The purpose of this paper is to investigate the impact of institutional drivers and buyer dependency on green supply chain management (GSCM) practices and performance of suppliers.
The authors draw on institutional theory and resource dependence theory to construct a conceptual model than links institutional drivers, GSCM practices, buyer dependency and performance outcomes. The authors test the hypotheses using partial least squares structural equation modeling applied to a sample of suppliers in the Australian manufacturing sector.
The results confirm that suppliers develop GSCM practices of green sourcing and eco-design to enhance their performance in response to both coercive forces and voluntary behaviors of their institutional environment. However, buyer dependence of suppliers explains important paradoxes in their uptake of GSCM practices. For example, while the institutional drivers encourage greater adoption of green sourcing by suppliers, increase in buyer dependence in turn reduces the positive performance outcome of green sourcing.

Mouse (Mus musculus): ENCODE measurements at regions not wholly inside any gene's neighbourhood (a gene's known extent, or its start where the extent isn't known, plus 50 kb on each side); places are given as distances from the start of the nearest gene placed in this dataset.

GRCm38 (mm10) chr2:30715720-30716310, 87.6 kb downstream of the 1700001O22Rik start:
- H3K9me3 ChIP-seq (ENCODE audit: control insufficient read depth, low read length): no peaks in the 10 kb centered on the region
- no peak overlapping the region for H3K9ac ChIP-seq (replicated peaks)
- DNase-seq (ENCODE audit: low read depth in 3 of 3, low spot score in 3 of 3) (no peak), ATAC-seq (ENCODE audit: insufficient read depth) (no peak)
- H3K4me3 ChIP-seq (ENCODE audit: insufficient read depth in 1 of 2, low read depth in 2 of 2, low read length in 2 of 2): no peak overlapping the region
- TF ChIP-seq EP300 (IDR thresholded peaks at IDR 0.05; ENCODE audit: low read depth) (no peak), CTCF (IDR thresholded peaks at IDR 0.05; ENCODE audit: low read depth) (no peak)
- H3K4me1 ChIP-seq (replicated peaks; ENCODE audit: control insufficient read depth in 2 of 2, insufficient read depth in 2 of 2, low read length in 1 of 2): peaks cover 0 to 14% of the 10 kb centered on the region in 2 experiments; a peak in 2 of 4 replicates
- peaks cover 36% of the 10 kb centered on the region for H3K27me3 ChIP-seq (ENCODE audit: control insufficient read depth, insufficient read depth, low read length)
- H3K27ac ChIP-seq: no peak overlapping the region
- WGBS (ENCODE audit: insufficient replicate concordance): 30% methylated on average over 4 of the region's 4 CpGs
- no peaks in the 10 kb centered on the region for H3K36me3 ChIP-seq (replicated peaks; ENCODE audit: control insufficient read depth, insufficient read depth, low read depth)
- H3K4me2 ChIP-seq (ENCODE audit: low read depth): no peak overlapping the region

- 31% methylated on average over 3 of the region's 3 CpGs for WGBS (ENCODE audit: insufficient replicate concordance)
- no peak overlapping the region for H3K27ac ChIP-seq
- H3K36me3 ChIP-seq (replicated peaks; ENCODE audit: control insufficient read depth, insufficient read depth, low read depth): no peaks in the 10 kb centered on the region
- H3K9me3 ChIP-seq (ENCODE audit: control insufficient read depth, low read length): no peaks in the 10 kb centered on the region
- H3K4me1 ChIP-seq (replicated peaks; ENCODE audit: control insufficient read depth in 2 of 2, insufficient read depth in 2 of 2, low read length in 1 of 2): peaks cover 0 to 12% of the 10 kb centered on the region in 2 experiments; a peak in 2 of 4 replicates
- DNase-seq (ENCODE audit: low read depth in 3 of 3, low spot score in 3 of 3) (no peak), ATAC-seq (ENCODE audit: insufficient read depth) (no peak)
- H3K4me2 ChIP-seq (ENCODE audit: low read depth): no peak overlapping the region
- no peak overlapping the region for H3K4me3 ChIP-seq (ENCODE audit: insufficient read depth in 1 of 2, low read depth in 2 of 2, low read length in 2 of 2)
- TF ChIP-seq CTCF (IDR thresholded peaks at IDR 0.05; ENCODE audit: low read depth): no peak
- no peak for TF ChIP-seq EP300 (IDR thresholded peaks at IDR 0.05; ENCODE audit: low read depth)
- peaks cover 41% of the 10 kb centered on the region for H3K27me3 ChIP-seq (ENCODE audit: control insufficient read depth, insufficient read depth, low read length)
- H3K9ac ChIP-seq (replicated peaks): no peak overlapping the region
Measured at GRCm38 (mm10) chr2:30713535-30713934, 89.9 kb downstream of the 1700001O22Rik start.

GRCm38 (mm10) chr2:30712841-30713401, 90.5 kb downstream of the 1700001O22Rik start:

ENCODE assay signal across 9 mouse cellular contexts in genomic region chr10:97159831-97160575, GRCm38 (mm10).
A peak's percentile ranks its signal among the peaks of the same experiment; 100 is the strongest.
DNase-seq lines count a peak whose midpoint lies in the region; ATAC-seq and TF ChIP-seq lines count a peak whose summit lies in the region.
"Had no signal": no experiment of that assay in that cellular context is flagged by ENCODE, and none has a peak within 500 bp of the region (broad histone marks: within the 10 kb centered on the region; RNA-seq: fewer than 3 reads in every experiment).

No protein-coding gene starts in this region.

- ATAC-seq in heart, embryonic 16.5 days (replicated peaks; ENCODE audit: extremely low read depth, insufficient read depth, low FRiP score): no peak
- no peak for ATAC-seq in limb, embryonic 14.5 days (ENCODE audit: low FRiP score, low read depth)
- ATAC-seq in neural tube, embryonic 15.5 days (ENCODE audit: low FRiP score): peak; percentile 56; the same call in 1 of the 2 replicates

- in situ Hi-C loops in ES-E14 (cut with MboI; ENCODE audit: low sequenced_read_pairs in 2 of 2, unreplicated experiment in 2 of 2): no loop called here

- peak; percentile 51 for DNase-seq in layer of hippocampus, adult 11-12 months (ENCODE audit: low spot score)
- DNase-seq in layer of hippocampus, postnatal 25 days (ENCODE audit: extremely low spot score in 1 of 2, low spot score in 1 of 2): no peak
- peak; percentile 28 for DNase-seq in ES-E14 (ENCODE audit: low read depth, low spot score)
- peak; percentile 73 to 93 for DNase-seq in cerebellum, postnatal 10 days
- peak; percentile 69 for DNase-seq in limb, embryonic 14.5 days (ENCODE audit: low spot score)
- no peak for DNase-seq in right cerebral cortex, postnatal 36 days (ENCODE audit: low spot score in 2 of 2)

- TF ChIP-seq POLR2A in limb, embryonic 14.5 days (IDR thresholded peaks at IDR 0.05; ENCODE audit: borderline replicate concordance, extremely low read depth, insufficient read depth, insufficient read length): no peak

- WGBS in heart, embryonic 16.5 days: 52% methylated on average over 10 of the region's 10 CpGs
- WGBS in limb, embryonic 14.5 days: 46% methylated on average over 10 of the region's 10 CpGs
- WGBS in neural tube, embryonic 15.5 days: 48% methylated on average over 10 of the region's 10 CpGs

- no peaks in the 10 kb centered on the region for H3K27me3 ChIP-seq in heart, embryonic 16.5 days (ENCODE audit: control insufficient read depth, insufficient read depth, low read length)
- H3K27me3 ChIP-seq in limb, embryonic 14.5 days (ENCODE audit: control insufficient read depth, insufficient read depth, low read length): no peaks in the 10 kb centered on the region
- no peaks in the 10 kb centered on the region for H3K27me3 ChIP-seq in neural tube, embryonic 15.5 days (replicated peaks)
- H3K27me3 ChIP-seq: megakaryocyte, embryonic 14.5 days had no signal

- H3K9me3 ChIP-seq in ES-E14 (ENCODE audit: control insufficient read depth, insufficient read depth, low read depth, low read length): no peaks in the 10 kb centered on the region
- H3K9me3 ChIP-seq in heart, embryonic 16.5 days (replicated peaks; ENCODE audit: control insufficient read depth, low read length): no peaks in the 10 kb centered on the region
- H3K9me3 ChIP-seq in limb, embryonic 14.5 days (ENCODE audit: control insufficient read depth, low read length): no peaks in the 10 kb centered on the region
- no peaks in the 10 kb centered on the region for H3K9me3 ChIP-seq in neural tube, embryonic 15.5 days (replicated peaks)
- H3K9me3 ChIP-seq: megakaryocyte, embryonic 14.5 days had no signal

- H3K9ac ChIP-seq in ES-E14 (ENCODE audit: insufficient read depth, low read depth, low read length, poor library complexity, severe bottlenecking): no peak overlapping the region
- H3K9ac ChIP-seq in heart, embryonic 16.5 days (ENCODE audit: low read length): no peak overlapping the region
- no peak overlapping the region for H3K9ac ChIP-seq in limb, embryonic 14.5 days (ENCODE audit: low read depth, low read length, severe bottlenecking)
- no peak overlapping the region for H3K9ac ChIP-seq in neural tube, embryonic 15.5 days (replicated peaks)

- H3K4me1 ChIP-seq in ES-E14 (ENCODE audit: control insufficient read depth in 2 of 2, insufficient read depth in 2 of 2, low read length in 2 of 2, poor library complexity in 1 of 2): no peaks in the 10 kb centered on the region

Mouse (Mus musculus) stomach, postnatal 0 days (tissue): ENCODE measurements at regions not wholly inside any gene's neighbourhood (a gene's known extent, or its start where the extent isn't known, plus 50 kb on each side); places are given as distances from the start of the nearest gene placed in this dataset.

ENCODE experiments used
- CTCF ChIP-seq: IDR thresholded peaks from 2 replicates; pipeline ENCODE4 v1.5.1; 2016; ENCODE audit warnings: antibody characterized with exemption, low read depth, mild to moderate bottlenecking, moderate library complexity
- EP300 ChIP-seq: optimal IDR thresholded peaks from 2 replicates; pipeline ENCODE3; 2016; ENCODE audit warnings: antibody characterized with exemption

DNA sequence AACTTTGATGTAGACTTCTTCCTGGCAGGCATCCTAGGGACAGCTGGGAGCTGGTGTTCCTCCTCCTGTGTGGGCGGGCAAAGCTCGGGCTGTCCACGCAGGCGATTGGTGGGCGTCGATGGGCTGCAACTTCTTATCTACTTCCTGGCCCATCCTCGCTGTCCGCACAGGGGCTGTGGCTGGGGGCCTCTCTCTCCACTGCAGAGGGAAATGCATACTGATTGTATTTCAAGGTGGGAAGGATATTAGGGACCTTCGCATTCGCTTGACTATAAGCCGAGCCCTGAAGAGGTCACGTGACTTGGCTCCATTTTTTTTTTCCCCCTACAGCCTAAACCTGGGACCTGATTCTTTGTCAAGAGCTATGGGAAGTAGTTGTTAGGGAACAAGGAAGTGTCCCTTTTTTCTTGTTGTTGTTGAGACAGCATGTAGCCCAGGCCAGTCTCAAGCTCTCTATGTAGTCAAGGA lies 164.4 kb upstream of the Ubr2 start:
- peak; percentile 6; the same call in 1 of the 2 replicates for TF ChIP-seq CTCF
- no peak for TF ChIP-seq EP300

The authors establish that understanding and assessment of the role of buyer dependency is critical for managers in charge of GSCM practices of their company. This enables practitioners to proactively manage paradoxes resulting from institutional drivers and buyer dependency through an informed decision on the type of GSCM practice to be adopted for effectuating performance improvement.
The authors provide empirical evidence on paradoxes that curtail performance associated with the uptake of GSCM practices by suppliers moving beyond institutional environment by considering the role of buyer dependency.